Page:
Interactive Software Federation of Europe

Piracy and Counterfeiting

Video games are on the front line of cultural innovation and at the forefront of the development of the information economy. They have constantly pushed the boundaries of the online experience, have been at the heart of the smartphone and tablet revolution, and are pioneering the use of high-intensity cloud computing. Few other industries can demonstrate the same level of innovation, creativity and development of original content. The game industry now offers more, new innovative ways for consumers to experience its products online than any other content industry. It epitomises technological innovation and thrives on the development of original intellectual property. A robust and workable IP framework, together with strong enforcement, is accordingly integral to the industry's continuing success. 

The Piracy Threat

Piracy constitutes a major threat to the game industry and costs it hundreds of millions of Euros in lost sales every year. In recent years the Internet has played a vital role for the industry, being the main driver in the rapid growth and development of online games, leading to increased game development, production and jobs. The growth of online piracy, however, has been a major hindrance and discouragement to the provision and take-up of online game services, as well as being highly damaging to traditional physical goods business models. Online piracy causes widespread economic damage to European game developers, publishers, distributors and retailers. It also hurts national tax revenues and undermines the prospects for economic growth, employment and technological innovation.

It can take two to three years and tens of millions of euros to bring a major game title to market. Only a small percentage of these games achieves profitability, and the active sales cycle of a new game release is often only a few months long. The industry, therefore, incurs particular damage due to the widespread availability of devices and software designed to circumvent the technological protection measures (TPMs) that the industry uses to protect its games. This affects companies of all sizes, damaging both revenue streams and employment levels right across the industry.

To combat piracy, the game industry has tended to rely, first and foremost, on its ability to invest in the development and introduction of disruptive technologies and business models, rather than on litigation. Experiences with new business models, however, tell us that with new approaches, new IP and related enforcement challenges also emerge. These new threats may not be entirely IP infringement based, but may instead resemble acts of fraud, theft or misappropriation of services. While new business models are clearly part of the solution to piracy, and they are being aggressively pursued, they are not likely to be complete answers, in and of themselves.

Main Piracy Problems

Hosting and Linking Sites: Hosting sites store infringing files uploaded by users that are then made available for download by other users. Linking sites feature one-click links to these stored files. The wholesale use of links to further and facilitate the downloading of pirated content by millions of users worldwide has become an enormous problem for all of the content industries, including the game industry. The links are posted by users who are generally “members” of, or affiliated with, the sites concerned and are usually organised by content category and/or supported by search functionality to facilitate users finding the content they are seeking.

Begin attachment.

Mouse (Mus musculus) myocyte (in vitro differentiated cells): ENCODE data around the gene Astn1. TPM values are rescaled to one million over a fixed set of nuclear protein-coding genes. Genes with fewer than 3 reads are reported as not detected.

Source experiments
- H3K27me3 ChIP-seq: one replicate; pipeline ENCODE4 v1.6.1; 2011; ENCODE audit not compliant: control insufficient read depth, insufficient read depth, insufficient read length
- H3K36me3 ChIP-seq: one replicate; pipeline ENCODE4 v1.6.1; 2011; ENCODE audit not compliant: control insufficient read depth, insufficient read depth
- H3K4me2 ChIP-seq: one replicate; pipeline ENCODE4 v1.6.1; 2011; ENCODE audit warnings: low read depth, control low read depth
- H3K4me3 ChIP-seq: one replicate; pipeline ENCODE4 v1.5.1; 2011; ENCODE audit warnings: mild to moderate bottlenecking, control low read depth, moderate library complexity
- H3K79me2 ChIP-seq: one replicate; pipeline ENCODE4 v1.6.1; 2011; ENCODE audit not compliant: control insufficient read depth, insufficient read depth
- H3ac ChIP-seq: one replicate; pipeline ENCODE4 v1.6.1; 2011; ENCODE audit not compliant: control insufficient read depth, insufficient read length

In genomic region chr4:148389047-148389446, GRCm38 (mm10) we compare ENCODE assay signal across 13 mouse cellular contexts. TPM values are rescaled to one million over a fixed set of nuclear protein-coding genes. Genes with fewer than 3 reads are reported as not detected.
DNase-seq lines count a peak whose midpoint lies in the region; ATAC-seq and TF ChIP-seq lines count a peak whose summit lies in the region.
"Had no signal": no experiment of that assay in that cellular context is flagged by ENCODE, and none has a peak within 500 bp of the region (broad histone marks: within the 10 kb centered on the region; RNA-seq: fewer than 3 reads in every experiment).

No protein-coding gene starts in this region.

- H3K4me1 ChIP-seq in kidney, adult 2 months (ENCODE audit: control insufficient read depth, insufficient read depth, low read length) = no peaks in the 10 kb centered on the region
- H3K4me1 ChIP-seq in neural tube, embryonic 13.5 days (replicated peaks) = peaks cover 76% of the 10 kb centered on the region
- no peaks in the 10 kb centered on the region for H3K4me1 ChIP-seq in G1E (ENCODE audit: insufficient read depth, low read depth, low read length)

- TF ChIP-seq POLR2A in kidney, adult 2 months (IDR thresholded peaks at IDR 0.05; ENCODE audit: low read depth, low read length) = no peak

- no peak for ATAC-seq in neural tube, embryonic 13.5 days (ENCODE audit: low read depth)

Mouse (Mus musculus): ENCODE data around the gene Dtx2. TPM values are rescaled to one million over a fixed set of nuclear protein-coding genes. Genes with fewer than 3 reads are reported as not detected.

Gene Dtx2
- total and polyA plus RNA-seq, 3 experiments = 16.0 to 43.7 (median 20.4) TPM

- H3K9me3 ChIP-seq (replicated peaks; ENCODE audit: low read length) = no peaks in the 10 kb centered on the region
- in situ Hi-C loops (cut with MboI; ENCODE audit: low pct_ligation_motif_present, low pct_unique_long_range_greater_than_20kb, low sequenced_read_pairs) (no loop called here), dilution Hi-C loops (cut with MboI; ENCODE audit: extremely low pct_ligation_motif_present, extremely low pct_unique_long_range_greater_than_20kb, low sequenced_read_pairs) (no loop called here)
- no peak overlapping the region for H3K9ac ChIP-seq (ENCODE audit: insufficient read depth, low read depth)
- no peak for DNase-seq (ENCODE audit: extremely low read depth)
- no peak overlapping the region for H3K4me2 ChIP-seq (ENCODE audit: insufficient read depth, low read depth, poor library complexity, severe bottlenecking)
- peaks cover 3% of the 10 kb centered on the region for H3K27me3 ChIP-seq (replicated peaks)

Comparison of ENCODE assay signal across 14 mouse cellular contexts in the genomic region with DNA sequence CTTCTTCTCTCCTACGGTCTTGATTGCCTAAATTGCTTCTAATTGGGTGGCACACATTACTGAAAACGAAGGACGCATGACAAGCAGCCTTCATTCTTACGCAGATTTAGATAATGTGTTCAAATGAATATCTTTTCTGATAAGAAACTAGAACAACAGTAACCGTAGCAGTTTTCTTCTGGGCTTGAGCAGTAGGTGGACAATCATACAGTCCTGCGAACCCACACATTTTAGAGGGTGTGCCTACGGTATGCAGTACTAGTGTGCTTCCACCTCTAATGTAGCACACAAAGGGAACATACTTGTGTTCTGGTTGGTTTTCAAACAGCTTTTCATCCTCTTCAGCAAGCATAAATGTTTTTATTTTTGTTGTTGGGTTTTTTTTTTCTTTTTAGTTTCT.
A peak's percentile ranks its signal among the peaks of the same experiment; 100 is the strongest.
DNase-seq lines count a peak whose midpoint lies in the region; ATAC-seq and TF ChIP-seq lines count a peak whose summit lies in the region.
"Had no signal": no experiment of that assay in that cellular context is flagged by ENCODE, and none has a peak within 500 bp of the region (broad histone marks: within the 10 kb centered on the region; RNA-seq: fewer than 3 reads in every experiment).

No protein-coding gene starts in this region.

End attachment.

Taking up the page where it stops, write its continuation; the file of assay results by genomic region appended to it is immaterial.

The linking sites have a business model consisting of deliberately and systematically making infringing game and other content available through the provision of links, and they generate profits by running ads that monetize the high volume of visitor traffic attracted to the easy access to content that they provide. The operators of both hosting and linking sites can generate substantial revenues from advertising (and from subscriptions and donations), and they generally operate anonymously and without respect for local taxation or other laws. They are also very adept at hopping from one hosting provider to another, whether in the same country or in another. Despite industry efforts to take down millions of infringing game files and links, they persist as a significant source of pirate game downloads.

BitTorrent Indexing Sites and Trackers: BitTorrent indexing sites serve a similar function to linking sites. However, rather than directing users to hosting sites, indexing sites provide users with links to torrent files, which enable them to connect with other users to share infringing game and other content. These sites (the largest and most notorious of which is, of course, The Pirate Bay), therefore, serve a primary function of enabling users to find torrents for infringing copies of game files, permitting them to find and join swarms where such copies can be downloaded from the other peers in the swarm, using a BitTorrent application.

BitTorrent trackers are servers that facilitate transfers between peers using the BitTorrent protocol. They play an indispensable role in directing the traffic of users who are attempting to participate in the P2P transfer of content via BitTorrent. Trackers facilitate and expedite the creation and growth of swarms, and thus the infringing copying and downloading of illegal copies.